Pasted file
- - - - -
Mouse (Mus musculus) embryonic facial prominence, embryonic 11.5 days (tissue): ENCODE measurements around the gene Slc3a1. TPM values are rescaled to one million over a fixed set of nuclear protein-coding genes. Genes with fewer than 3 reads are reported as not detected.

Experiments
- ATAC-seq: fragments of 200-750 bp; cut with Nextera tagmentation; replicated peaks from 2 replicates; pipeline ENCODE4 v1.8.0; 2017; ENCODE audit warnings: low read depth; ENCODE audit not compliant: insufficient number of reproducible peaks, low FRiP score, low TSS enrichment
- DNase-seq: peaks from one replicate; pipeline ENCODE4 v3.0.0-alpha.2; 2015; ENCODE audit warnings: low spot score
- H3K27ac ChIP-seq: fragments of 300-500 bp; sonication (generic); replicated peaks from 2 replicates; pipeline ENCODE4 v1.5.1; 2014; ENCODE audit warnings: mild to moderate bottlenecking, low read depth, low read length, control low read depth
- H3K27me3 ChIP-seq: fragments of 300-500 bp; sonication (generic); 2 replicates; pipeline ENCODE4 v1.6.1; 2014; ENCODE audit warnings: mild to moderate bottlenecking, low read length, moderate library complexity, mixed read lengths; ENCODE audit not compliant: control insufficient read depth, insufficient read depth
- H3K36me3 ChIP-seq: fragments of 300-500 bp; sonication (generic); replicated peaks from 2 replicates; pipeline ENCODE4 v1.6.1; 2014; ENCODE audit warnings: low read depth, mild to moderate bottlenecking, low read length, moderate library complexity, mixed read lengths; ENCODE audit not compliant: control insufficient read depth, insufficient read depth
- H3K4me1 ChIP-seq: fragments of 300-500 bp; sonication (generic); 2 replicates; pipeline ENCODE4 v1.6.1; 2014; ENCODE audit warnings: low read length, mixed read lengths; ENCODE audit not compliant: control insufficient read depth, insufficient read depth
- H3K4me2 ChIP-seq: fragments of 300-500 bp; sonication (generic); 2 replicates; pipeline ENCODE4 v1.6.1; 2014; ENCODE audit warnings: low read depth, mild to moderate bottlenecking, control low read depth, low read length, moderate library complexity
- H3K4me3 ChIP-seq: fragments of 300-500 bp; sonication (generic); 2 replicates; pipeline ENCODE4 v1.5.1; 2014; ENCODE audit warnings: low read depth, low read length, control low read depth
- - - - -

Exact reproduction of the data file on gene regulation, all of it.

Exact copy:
Mouse (Mus musculus) embryonic facial prominence, embryonic 11.5 days (tissue): ENCODE measurements around the gene Slc3a1. TPM values are rescaled to one million over a fixed set of nuclear protein-coding genes. Genes with fewer than 3 reads are reported as not detected.

Experiments
- ATAC-seq: fragments of 200-750 bp; cut with Nextera tagmentation; replicated peaks from 2 replicates; pipeline ENCODE4 v1.8.0; 2017; ENCODE audit warnings: low read depth; ENCODE audit not compliant: insufficient number of reproducible peaks, low FRiP score, low TSS enrichment
- DNase-seq: peaks from one replicate; pipeline ENCODE4 v3.0.0-alpha.2; 2015; ENCODE audit warnings: low spot score
- H3K27ac ChIP-seq: fragments of 300-500 bp; sonication (generic); replicated peaks from 2 replicates; pipeline ENCODE4 v1.5.1; 2014; ENCODE audit warnings: mild to moderate bottlenecking, low read depth, low read length, control low read depth
- H3K27me3 ChIP-seq: fragments of 300-500 bp; sonication (generic); 2 replicates; pipeline ENCODE4 v1.6.1; 2014; ENCODE audit warnings: mild to moderate bottlenecking, low read length, moderate library complexity, mixed read lengths; ENCODE audit not compliant: control insufficient read depth, insufficient read depth
- H3K36me3 ChIP-seq: fragments of 300-500 bp; sonication (generic); replicated peaks from 2 replicates; pipeline ENCODE4 v1.6.1; 2014; ENCODE audit warnings: low read depth, mild to moderate bottlenecking, low read length, moderate library complexity, mixed read lengths; ENCODE audit not compliant: control insufficient read depth, insufficient read depth
- H3K4me1 ChIP-seq: fragments of 300-500 bp; sonication (generic); 2 replicates; pipeline ENCODE4 v1.6.1; 2014; ENCODE audit warnings: low read length, mixed read lengths; ENCODE audit not compliant: control insufficient read depth, insufficient read depth
- H3K4me2 ChIP-seq: fragments of 300-500 bp; sonication (generic); 2 replicates; pipeline ENCODE4 v1.6.1; 2014; ENCODE audit warnings: low read depth, mild to moderate bottlenecking, control low read depth, low read length, moderate library complexity
- H3K4me3 ChIP-seq: fragments of 300-500 bp; sonication (generic); 2 replicates; pipeline ENCODE4 v1.5.1; 2014; ENCODE audit warnings: low read depth, low read length, control low read depth